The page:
The condom and the pill aren't your only options

 
Long-Acting Contraception
 
Short-Acting Contraception
 
Emergency Contraception
 
Other Options

What is it?

A diaphragm is a barrier method of contraception.  It is a dome-shaped circle made of rubber or silicone that is inserted into the vagina to form a barrier between the sperm and the entrance of a woman’s womb.  It requires initial fitting by a doctor or nurse. It must be inserted before sex and should be used with a spermicide. It must be left in for at least 6 hours after sex (and no more than 24 hours).

How reliable is it?

Diaphragms are 94% effective with “perfect use” and when used with spermicide. This means that 6 women in 100 will get pregnant every year.1

However, because with every day “typical use” they are not always used perfectly, up to 12 women out of 100 in a year will become pregnant.1

 

Typical use

88% 1

effective

Benefits

  • It is an option for women who cannot or do not want to use hormonal contraception
  • There are no hormone-related side effects
  • You only have to use it when you are having sex
  • It does not interfere with sex, and your partner will not be aware of it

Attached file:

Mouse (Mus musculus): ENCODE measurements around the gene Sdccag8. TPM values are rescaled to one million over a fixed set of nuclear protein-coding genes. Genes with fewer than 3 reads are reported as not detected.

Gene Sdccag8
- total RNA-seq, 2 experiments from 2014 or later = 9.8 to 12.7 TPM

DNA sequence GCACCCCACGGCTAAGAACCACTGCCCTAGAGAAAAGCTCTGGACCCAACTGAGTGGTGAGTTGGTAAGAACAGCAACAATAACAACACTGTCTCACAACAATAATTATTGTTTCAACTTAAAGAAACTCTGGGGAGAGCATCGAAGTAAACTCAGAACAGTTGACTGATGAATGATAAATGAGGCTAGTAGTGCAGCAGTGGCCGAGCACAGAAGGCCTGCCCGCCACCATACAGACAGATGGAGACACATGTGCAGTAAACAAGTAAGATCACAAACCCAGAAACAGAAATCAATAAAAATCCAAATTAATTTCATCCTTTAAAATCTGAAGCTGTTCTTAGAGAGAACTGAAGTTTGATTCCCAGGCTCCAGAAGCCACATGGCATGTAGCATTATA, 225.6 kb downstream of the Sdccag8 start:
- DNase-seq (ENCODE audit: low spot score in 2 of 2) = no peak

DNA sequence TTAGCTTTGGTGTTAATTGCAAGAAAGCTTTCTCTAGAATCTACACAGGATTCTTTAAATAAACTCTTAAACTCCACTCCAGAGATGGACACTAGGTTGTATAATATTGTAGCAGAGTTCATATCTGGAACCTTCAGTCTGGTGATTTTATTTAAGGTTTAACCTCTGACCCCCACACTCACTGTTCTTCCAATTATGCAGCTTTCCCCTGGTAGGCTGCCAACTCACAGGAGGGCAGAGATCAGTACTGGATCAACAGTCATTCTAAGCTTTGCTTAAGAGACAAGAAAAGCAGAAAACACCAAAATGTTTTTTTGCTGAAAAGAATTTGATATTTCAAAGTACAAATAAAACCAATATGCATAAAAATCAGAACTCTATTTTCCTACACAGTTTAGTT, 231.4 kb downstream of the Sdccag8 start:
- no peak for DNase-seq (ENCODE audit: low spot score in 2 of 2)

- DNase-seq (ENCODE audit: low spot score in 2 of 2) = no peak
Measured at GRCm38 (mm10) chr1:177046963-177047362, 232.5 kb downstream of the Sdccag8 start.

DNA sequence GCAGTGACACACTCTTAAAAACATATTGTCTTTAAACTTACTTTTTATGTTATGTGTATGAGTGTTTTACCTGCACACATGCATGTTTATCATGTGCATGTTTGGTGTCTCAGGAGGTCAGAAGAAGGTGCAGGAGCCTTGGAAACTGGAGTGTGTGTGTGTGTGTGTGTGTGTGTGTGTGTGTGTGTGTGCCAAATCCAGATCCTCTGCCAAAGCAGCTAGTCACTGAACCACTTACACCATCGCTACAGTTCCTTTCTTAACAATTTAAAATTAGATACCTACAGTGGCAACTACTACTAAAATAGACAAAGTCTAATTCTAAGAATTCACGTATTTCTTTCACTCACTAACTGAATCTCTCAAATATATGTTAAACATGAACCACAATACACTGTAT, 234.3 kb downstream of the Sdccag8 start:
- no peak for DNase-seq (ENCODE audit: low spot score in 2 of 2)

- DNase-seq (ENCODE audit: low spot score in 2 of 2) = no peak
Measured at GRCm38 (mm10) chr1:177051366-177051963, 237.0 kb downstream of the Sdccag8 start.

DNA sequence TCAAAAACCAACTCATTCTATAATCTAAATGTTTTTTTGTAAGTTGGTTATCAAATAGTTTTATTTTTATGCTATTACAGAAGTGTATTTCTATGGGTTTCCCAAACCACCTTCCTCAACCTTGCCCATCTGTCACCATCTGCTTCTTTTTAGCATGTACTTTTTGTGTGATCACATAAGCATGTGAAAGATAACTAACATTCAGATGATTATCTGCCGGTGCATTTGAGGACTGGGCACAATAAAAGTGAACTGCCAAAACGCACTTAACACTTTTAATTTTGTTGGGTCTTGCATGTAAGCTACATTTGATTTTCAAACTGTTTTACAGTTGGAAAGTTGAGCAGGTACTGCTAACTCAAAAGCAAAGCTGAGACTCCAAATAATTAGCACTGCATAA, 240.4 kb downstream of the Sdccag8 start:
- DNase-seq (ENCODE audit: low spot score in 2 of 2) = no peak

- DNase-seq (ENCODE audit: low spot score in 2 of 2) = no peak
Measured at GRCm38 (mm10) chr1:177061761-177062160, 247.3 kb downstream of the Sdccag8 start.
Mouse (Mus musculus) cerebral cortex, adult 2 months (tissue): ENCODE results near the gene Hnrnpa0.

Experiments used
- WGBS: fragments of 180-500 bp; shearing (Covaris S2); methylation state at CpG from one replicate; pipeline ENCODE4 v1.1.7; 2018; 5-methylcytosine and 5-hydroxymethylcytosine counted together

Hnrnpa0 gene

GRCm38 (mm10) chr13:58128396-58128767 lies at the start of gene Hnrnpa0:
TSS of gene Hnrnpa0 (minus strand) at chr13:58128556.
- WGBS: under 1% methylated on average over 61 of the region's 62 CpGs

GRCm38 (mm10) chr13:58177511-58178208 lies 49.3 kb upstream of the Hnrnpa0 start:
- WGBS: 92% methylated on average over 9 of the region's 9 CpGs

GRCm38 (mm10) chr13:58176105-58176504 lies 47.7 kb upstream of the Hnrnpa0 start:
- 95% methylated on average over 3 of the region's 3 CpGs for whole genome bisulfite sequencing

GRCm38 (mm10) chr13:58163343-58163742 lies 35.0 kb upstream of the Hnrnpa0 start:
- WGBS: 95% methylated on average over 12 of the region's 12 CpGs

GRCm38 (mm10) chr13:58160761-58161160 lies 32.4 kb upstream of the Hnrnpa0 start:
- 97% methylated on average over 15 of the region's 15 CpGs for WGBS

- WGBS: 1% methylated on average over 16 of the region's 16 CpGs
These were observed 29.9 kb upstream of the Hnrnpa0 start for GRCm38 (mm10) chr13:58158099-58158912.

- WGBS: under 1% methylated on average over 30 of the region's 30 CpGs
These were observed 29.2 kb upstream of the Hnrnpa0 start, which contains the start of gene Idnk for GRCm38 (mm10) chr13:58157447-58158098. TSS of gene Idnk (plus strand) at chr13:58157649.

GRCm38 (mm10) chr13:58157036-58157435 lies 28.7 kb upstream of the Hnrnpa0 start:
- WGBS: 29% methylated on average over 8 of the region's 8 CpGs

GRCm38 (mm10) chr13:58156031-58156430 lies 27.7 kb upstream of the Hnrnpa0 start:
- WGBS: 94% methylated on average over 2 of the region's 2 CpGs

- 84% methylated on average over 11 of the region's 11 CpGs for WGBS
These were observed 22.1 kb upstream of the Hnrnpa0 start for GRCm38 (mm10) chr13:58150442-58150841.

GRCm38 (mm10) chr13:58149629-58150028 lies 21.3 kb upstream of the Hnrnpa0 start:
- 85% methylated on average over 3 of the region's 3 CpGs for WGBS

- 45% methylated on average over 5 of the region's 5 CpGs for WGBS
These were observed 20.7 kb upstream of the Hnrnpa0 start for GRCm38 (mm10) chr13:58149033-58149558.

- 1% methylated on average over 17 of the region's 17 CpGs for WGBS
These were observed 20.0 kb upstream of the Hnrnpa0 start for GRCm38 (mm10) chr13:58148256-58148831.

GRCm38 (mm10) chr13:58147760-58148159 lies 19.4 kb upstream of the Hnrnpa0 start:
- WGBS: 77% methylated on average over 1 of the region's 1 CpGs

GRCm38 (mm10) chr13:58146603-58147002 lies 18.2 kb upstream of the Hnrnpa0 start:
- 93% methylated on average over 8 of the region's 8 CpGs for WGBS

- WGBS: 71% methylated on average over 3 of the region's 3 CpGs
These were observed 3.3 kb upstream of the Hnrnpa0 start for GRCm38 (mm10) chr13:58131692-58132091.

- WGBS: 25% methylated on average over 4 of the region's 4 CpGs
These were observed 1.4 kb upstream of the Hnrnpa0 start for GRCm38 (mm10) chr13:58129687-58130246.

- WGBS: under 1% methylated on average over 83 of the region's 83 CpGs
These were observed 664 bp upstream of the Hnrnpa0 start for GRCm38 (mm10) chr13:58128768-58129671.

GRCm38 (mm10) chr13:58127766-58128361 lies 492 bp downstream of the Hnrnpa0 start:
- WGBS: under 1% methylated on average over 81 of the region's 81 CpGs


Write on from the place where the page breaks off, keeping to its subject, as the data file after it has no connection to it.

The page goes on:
Considerations

  • It requires a little practice to use the diaphragm correctly.
  • It can cause the vagina to become irritated, and occasionally infection of the bladder
  • It should not be used by women with recurring cystitis
  • It can interfere with spontaneity
  • It does not protect against sexually transmitted infections

Where can I get it?

You can get a diaphragm from Family Planning Clinics, Well Woman Clinics and some general practices. A trained nurse or doctor must fit it for you. Once you have had a fitting and know your size you can buy additional ones from a pharmacy. Diaphragm fitting is available on the GMS (medical card scheme) but you will have to pay for the device yourself.

 

1. Trussell J. Contraceptive failure in the United States. Contraception 83 (2011) 397–404.